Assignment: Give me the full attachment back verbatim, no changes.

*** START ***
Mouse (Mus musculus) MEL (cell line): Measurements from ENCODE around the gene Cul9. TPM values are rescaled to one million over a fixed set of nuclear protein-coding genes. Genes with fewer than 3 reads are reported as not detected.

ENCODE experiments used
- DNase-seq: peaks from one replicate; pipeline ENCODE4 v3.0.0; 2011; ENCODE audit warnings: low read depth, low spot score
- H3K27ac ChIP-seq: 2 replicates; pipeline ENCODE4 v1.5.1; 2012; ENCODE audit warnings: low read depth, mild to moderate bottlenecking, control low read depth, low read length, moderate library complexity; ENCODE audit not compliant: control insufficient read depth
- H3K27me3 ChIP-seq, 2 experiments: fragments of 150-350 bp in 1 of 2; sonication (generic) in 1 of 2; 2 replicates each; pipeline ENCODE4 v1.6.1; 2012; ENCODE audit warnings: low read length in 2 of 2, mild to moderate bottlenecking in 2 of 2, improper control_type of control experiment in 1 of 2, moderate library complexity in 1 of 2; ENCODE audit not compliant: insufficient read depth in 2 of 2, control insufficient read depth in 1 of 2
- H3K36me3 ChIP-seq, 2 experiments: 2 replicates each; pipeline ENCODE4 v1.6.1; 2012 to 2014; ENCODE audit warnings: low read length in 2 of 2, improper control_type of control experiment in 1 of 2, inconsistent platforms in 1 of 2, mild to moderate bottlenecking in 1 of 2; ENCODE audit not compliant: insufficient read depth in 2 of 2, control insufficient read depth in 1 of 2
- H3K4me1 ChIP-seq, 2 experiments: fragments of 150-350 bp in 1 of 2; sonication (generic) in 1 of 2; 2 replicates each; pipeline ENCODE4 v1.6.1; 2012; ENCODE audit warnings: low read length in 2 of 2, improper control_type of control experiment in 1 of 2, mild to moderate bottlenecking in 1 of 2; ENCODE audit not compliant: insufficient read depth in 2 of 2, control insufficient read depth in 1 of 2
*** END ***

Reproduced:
Mouse (Mus musculus) MEL (cell line): Measurements from ENCODE around the gene Cul9. TPM values are rescaled to one million over a fixed set of nuclear protein-coding genes. Genes with fewer than 3 reads are reported as not detected.

ENCODE experiments used
- DNase-seq: peaks from one replicate; pipeline ENCODE4 v3.0.0; 2011; ENCODE audit warnings: low read depth, low spot score
- H3K27ac ChIP-seq: 2 replicates; pipeline ENCODE4 v1.5.1; 2012; ENCODE audit warnings: low read depth, mild to moderate bottlenecking, control low read depth, low read length, moderate library complexity; ENCODE audit not compliant: control insufficient read depth
- H3K27me3 ChIP-seq, 2 experiments: fragments of 150-350 bp in 1 of 2; sonication (generic) in 1 of 2; 2 replicates each; pipeline ENCODE4 v1.6.1; 2012; ENCODE audit warnings: low read length in 2 of 2, mild to moderate bottlenecking in 2 of 2, improper control_type of control experiment in 1 of 2, moderate library complexity in 1 of 2; ENCODE audit not compliant: insufficient read depth in 2 of 2, control insufficient read depth in 1 of 2
- H3K36me3 ChIP-seq, 2 experiments: 2 replicates each; pipeline ENCODE4 v1.6.1; 2012 to 2014; ENCODE audit warnings: low read length in 2 of 2, improper control_type of control experiment in 1 of 2, inconsistent platforms in 1 of 2, mild to moderate bottlenecking in 1 of 2; ENCODE audit not compliant: insufficient read depth in 2 of 2, control insufficient read depth in 1 of 2
- H3K4me1 ChIP-seq, 2 experiments: fragments of 150-350 bp in 1 of 2; sonication (generic) in 1 of 2; 2 replicates each; pipeline ENCODE4 v1.6.1; 2012; ENCODE audit warnings: low read length in 2 of 2, improper control_type of control experiment in 1 of 2, mild to moderate bottlenecking in 1 of 2; ENCODE audit not compliant: insufficient read depth in 2 of 2, control insufficient read depth in 1 of 2